Software Development Lessons
Andres Taylor recently wrote an excellent article about 10 things he learned from being a professional software developer. His list was inspired by Michael Bierut's list of things he wasn't taught in design school. Both lists resonated with me and if you've been in the corporate world for several years I imagine you'll agree with many of their observations. I'm going to highlight the three items I particularly agree with.
1. One of Hardest Aspects of Software Development is Communication
When you move "up" from being tucked away in the corner where you churn out code day in and day out, you'll soon realize just how difficult it is to bridge the gap with non-technical people. You can spend hours gathering requirements and writing documentation until you're blue in the face, but in the end projects will still be derailed by ineffective communication.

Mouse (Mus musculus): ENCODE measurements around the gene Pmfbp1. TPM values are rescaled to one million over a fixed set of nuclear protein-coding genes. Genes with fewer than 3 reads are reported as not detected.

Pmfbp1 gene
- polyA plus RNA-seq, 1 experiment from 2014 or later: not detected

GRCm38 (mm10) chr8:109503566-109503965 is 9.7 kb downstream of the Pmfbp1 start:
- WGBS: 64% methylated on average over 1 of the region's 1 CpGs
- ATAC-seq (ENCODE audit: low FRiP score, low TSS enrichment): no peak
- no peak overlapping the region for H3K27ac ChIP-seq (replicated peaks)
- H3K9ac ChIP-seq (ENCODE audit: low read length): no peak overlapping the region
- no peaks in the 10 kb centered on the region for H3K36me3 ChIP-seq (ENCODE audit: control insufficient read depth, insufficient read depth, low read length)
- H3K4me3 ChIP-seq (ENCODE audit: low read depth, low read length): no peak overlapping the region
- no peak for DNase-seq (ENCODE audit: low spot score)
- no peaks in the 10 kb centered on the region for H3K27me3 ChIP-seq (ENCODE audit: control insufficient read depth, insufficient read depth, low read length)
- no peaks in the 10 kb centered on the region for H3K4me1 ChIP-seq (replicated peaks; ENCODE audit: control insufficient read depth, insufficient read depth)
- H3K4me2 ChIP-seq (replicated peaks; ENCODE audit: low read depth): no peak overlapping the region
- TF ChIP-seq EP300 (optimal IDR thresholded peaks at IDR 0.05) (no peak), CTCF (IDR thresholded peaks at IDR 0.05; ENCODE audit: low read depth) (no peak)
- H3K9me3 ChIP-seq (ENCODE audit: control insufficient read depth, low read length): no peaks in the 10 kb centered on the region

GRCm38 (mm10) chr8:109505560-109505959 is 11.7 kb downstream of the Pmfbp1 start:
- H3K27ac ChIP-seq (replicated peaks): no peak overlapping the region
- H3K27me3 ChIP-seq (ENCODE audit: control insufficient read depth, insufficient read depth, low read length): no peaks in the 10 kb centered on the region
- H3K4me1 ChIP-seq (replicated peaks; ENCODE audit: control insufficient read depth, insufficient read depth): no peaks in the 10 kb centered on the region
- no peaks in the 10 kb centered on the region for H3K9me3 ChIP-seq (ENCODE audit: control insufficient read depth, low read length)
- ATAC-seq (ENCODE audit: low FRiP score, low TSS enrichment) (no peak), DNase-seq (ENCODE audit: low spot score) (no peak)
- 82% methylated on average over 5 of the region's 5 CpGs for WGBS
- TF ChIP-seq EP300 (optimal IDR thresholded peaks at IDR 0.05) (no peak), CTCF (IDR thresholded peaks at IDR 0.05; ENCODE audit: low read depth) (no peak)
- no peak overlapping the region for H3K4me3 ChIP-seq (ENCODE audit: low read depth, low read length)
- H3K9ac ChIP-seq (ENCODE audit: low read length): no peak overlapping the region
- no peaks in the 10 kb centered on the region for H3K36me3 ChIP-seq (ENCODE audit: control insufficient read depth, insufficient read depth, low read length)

2. Don't Over-Think a Problem
The 80% solution is good enough. Doubling time or cost just to get a slightly more elegant solution in place isn't worth doing especially when considered in the context of business ROI. And don't get wrapped up in the argument of over-building now to save time later on. Chances are that you'll spend your efforts in the wrong place.
3. Your Colleagues Can Teach You A Lot
I like being the go-to-guy as much as anyone else, but it's also important to recognize that other people on the team can teach you a lot. For example, your manager may not have a clue when it comes to the technical nitty-gritty, but there's a good chance you can learn about dealing with people and the ever-present office politics. You can learn a lot if you just shut-up-and-listen. I often do.